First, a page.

We examined changes in obesity rates in two generations of Swedish women entering pregnancy, and assessed the effects of maternal body mass index (BMI) on the risk of overweight or obesity among adult daughters. This study covered an intergenerational retrospective cohort of 26,561 Swedish mothers and their 26,561 first-born daughters. There was a 4-fold increase in obesity rates, which rose from 3.1% among women entering pregnancy in 1982-1988 to 12.3% among their daughters in 2000-2008 (p < 0.0001) when entering pregnancy. The greater the maternal BMI, the greater the odds of overweight and/or obesity among daughters. Underweight mothers had half the odds of having an overweight or obese daughter in comparison to mothers of normal BMI (p < 0.0001). In contrast, the odds ratio of obese mothers having obese daughters was 3.94 (p < 0.0001). This study showed a strong association between maternal obesity and the risk of obesity among their first-born daughters. In addition, we observed a considerable increase in obesity rates across generations in mother-daughter pairs of Swedish women entering pregnancy. Thus, it is important to have preventative strategies in place to halt the worsening intergenerational cycle of obesity.

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  • 5.
    Diderholm, B
    et al.
    Uppsala University, Medicinska vetenskapsområdet, Faculty of Medicine, Department of Women's and Children's Health.
    Stridsberg, M
    Department of Medical Sciences.
    Norden-Lindeberg, S
    Uppsala University, Medicinska vetenskapsområdet, Faculty of Medicine, Department of Women's and Children's Health.
    Gustafsson, J
    Decreased maternal lipolysis in intrauterine growth restriction in the third trimester.2006In: BJOG, ISSN 1470-0328, Vol. 113, no 2, p. 159-64Article in journal (Refereed)
  • 6.
    Diderholm, Barbro
    et al.
    Uppsala University, Disciplinary Domain of Medicine and Pharmacy, Faculty of Medicine, Department of Women's and Children's Health. Univ Cambridge, Addenbrookes Hosp NHS Fdn Trust, Dept Paediat, Cambridge, England..
    Beardsall, Kathryn
    Univ Cambridge, Addenbrookes Hosp NHS Fdn Trust, Dept Paediat, Cambridge, England..
    Murgatroyd, Peter
    Addenbrookes Hosp, Wellcome Trust Clin Res Facil, Cambridge, England..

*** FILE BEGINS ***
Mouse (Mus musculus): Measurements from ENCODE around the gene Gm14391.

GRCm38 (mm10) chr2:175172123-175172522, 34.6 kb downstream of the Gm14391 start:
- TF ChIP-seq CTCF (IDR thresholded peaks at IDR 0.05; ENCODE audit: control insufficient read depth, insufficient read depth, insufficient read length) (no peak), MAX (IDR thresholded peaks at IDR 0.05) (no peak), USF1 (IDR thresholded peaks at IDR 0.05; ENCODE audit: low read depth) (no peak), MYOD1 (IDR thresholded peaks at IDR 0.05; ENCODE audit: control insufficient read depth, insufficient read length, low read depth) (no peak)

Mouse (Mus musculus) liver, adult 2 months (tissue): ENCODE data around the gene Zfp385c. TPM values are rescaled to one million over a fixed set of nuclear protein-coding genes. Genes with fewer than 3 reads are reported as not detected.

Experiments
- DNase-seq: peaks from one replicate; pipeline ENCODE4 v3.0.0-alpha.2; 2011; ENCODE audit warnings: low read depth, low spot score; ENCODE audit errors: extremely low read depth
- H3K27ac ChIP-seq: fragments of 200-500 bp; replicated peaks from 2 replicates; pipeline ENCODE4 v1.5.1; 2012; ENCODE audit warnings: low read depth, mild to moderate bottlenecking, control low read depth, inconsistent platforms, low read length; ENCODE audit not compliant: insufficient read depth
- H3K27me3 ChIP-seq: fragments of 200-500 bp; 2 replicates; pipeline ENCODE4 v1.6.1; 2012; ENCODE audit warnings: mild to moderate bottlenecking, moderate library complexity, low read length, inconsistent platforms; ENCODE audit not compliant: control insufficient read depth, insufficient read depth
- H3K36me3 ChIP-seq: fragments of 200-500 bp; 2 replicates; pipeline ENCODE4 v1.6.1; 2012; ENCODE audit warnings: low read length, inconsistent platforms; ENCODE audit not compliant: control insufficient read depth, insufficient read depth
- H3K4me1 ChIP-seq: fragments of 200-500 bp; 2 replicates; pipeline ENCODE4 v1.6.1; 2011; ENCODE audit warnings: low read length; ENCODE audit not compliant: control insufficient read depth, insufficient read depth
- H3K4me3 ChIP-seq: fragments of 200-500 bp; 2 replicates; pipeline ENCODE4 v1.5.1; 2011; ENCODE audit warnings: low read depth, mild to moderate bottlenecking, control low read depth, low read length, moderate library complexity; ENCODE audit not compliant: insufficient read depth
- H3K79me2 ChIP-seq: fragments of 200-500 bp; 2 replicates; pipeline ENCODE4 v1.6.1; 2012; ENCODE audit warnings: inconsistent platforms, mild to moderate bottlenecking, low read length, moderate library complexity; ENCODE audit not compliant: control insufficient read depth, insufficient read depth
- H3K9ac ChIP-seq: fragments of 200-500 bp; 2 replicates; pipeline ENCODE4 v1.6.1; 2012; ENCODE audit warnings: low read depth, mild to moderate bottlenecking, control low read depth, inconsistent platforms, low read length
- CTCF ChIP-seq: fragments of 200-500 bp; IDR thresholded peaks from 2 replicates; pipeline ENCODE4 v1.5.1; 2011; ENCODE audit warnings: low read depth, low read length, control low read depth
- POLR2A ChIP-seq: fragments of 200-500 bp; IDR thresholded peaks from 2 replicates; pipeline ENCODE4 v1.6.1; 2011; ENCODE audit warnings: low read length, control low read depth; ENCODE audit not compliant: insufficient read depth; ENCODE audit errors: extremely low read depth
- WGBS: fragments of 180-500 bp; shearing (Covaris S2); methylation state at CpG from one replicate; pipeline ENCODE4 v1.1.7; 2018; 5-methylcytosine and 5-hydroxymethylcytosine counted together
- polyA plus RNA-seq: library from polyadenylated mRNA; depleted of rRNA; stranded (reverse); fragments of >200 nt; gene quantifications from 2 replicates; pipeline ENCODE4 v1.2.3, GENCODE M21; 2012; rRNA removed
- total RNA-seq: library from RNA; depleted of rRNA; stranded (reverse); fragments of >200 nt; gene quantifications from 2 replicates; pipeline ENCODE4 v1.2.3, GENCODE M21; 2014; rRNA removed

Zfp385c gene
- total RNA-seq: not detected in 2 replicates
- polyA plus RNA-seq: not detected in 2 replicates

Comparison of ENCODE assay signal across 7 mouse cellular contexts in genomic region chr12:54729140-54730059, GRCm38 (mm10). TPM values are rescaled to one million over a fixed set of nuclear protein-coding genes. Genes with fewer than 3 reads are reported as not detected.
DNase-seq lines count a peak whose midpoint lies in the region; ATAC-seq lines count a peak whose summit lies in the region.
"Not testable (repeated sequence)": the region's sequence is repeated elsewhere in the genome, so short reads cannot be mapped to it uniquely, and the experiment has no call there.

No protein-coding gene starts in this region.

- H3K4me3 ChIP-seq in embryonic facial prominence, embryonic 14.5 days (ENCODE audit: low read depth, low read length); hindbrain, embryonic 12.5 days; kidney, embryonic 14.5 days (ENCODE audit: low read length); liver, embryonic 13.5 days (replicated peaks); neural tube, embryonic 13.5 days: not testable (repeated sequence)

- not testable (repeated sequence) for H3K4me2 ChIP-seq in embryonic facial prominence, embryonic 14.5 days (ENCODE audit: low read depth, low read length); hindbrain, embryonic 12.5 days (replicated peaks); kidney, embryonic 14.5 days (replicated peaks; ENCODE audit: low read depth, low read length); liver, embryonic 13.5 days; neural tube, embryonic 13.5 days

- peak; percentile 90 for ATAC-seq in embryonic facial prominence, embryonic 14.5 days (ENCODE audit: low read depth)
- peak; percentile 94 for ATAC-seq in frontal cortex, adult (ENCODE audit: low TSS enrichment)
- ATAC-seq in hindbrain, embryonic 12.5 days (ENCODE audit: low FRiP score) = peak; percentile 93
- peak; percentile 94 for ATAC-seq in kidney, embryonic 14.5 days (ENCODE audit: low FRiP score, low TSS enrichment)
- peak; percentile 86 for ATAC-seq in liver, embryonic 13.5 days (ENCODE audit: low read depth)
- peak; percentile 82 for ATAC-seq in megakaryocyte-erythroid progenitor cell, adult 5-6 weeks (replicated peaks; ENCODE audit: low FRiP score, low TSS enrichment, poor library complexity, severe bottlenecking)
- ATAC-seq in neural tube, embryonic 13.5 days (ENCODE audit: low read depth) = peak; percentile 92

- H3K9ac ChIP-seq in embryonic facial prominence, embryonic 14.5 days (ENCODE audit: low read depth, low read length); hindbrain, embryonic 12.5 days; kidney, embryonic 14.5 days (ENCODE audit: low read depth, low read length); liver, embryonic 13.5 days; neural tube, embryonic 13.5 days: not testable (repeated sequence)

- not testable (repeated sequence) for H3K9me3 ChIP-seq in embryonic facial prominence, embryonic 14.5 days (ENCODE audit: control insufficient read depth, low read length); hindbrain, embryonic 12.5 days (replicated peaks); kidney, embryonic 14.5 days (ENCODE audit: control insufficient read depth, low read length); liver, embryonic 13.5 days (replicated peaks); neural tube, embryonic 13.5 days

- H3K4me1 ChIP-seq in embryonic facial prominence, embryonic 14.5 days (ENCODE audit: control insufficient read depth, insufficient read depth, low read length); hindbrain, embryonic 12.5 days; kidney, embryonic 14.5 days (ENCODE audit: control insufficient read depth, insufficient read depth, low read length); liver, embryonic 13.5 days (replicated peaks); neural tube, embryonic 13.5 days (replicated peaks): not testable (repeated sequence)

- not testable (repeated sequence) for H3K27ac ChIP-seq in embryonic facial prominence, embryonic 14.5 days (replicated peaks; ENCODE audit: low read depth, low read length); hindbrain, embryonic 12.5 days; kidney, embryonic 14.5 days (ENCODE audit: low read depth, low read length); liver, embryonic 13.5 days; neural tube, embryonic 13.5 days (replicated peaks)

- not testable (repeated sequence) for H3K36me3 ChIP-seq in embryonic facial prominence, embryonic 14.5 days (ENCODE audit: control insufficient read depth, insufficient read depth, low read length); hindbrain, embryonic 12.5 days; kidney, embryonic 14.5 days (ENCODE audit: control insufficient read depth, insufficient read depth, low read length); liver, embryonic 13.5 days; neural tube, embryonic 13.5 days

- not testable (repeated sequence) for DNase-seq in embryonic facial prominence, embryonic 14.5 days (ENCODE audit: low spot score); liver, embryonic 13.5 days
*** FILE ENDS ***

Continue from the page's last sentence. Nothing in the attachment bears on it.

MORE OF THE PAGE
Lees, Christoph
    Rosie Matern Hosp, Dept Obstet & Gynaecol, Cambridge, England..
    Gustafsson, Jan
    Uppsala University, Disciplinary Domain of Medicine and Pharmacy, Faculty of Medicine, Department of Women's and Children's Health.
    Dunger, David
    Univ Cambridge, Addenbrookes Hosp NHS Fdn Trust, Dept Paediat, Cambridge, England..
    Maternal rates of lipolysis and glucose production in late pregnancy are independently related to foetal weight2017In: Clinical Endocrinology, ISSN 0300-0664, E-ISSN 1365-2265, Vol. 87, no 3, p. 272-278Article in journal (Refereed)
    Abstract [en]

    Objective: Associations between maternal glucose levels and increased foetal growth are well established, and independent relationships with maternal weight, weight gain and insulin resistance are also observed. The relative roles of lipolysis and glucose production in the determination of these observations remain unclear. Design: We examined, through detailed physiological studies, the relationship between maternal late gestational energy substrate production (glucose and glycerol), maternal weight and weight gain, and estimated foetal size in the third trimester. Patients: Twenty-one nulliparous pregnant women, without gestational diabetes (GDM) assessed at 28 weeks with oral glucose tolerance test, were recruited. Measurements: Rates of hepatic glucose production (GPR) and rates of glycerol production (reflecting lipolysis) using [C-13(6)]-glucose and [H-2(5)]-glycerol were measured at 34-36 weeks of gestation. Respiratory quotient was assessed by indirect calorimetry and body composition by measurements of total body water (TBW; (H2O)-O-18) and body density (BODPOD). Foetal weight was estimated from ultrasound measures of biparietal diameter, femoral length and abdominal circumference. Results: At 34-36 weeks, bivariate analyses showed that GPR and lipolysis correlated with estimated foetal weight (r=.71 and .72, respectively) as well as with maternal weight, fat mass and fat-free mass, but not maternal weight gain. In multivariate analyses, rates of both glucose production (r=.42) and lipolysis (r=.47) were independently associated with foetal size explaining 63% of the variance. Conclusions: Both maternal rates of lipolysis and hepatic glucose production in late gestation are strongly related to estimated foetal weight.

  • 7.
    Diderholm, Barbro
    et al.
    Uppsala University, Disciplinary Domain of Medicine and Pharmacy, Faculty of Medicine, Department of Women's and Children's Health.
    Ewald, Uwe
    Uppsala University, Disciplinary Domain of Medicine and Pharmacy, Faculty of Medicine, Department of Women's and Children's Health.
    Ahlsson, Fredrik
    Uppsala University, Disciplinary Domain of Medicine and Pharmacy, Faculty of Medicine, Department of Women's and Children's Health.
    Gustafsson, Jan
    Uppsala University, Disciplinary Domain of Medicine and Pharmacy, Faculty of Medicine, Department of Women's and Children's Health.
    Energy substrate production in infants born small for gestational age2007In: Acta Paediatrica, ISSN 0803-5253, E-ISSN 1651-2227, Vol. 96, no 1, p. 29-34Article in journal (Refereed)